“During the past year, Halifax Regional Council directed staff to investigate opportunities to further reduce processing timelines for planning applications. The review included the roles and timeliness of Committee’s and Council’s evaluation of development applications. The cities that were used for comparison are St. John’s, Quebec City, London, Regina and Victoria. The report states that the review of these cities represents a reasonable guide for comparison with current HRM standards Read More …..

Think Development…

”A lot of people are thinking about development”


Developer John Lindsay Jr. knows that as far as public opinion goes, landlord is a not-so-nice word.

So why is the president of East Port Properties Ltd. proud to have the title associated with his name?

“I do a very good job. And I behave ethically and honestly, to the best of my ability,” he said.

But that doesn’t mean Lindsay ignores the public’s perception of developers, the development process and its effect on heritage conservation. Public opinion, he says, is a driving force behind the “bread-and-butter” municipal issue.

“Big issues like health care and taxes are decided elsewhere, but the development and look of your city is decided here,” he said. Read More ….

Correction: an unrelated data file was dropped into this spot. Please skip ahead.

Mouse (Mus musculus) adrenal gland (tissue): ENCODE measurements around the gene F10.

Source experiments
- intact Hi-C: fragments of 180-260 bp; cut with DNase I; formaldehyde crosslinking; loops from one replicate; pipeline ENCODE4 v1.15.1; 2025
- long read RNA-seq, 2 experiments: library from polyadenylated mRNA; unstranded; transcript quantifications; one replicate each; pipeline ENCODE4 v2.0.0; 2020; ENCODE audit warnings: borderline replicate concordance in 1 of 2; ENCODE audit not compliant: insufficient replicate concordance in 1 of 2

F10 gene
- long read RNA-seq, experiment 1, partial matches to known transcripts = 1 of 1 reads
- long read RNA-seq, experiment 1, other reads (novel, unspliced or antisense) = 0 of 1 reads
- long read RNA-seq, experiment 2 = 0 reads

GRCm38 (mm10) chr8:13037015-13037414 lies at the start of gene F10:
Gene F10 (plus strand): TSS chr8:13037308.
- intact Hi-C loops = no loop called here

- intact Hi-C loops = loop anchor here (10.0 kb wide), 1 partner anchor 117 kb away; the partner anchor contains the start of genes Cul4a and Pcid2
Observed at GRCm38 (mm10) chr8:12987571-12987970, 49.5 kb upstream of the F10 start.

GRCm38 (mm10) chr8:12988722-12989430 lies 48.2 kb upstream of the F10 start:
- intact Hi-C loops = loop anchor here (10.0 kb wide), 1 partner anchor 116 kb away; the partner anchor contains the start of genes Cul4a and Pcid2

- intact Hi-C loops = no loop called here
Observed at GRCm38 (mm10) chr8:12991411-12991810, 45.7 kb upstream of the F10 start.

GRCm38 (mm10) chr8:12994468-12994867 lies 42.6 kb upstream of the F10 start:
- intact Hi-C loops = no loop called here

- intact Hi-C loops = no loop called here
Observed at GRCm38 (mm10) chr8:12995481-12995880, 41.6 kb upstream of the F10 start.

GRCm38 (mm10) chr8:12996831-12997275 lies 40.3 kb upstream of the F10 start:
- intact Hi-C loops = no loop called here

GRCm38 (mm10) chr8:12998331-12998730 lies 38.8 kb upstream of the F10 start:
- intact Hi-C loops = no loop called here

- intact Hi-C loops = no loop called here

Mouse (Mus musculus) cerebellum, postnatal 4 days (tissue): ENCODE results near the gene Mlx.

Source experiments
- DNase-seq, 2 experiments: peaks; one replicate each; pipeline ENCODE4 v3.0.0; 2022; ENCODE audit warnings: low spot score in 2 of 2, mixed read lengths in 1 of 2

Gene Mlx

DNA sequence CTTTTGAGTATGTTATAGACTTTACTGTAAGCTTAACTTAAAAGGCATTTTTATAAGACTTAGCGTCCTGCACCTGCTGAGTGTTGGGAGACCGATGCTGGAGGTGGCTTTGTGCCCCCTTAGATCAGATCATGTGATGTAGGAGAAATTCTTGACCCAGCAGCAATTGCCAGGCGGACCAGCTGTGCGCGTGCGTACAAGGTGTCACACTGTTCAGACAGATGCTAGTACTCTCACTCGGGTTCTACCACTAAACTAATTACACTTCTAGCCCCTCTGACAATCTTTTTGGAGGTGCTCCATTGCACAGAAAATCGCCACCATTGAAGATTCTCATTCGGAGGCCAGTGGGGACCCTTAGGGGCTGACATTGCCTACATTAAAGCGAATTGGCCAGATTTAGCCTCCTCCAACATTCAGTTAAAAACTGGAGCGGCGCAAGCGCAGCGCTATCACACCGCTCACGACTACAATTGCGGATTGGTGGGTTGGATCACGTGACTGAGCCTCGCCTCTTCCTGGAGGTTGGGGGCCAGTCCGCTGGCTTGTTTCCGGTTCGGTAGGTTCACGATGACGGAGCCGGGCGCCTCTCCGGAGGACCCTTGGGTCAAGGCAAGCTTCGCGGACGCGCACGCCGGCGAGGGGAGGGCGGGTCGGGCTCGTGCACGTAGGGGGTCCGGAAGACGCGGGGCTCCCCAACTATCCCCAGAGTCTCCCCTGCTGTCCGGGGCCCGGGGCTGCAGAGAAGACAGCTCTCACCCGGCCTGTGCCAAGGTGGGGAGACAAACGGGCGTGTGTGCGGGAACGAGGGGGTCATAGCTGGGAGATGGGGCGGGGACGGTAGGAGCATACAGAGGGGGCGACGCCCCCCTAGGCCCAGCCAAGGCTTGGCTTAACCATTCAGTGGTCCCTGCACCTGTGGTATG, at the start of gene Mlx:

Bowing to the latest fads in urban modernization can rob a city of its humanity From the Halifax Daily News

Last updated at 7:04 AM on 22/09/07
Rush-hour traffic on Barrington Street. (Daily News/Sabrena MacKenzie)

Don’t be fooled by shiny things print this article
Bowing to the latest fads in urban modernization can rob a city of its humanity

Victor Syperek       The Daily News

Almost 50 years ago, an ancient word reasserted itself. A slimy, repulsive word, originating in racism and fear: slum.

With a single word, we branded all our old and venerable housing stock obsolete and unwanted. This was the ’60s, the time of a great new whitewashed future of skyscrapers reaching up to the clouds, elevated roadways, and mom cooking dinner back in the suburbs, waiting for dad with a martini and a kiss by the door. The kids’ heads, firmly resting in chins, lined up in front of the TV before they did their homework. Read More……

Let’s keep Christmas in Christmas, in spirit and in name print this article
Victor Syperek    The Daily News

……….. They aren’t restricted to cars, but vehicles are certainly inconvenient. The pedestrian rules. All along the twisty, narrow roads are cafes and shops, and market squares.

They have created a place so beautiful that it thrives. Always busy with shoppers and diners, and drinkers, the waterfront has attracted the largest mass of yachts in the Mediterranean. Several thousand call this home.

And the reason is, people want to be there. There is an intangible feeling one gets wandering around in beauty. It just feels so good.

The point is, if we can keep charm and street-livability in Halifax’s future, people will want to be here. It’s not too late. We still have enough of the historic feel of our past to build on. We have a beautiful waterfront to offer the yachting world.

To borrow from an old saying: don’t build it and they will come. Read More …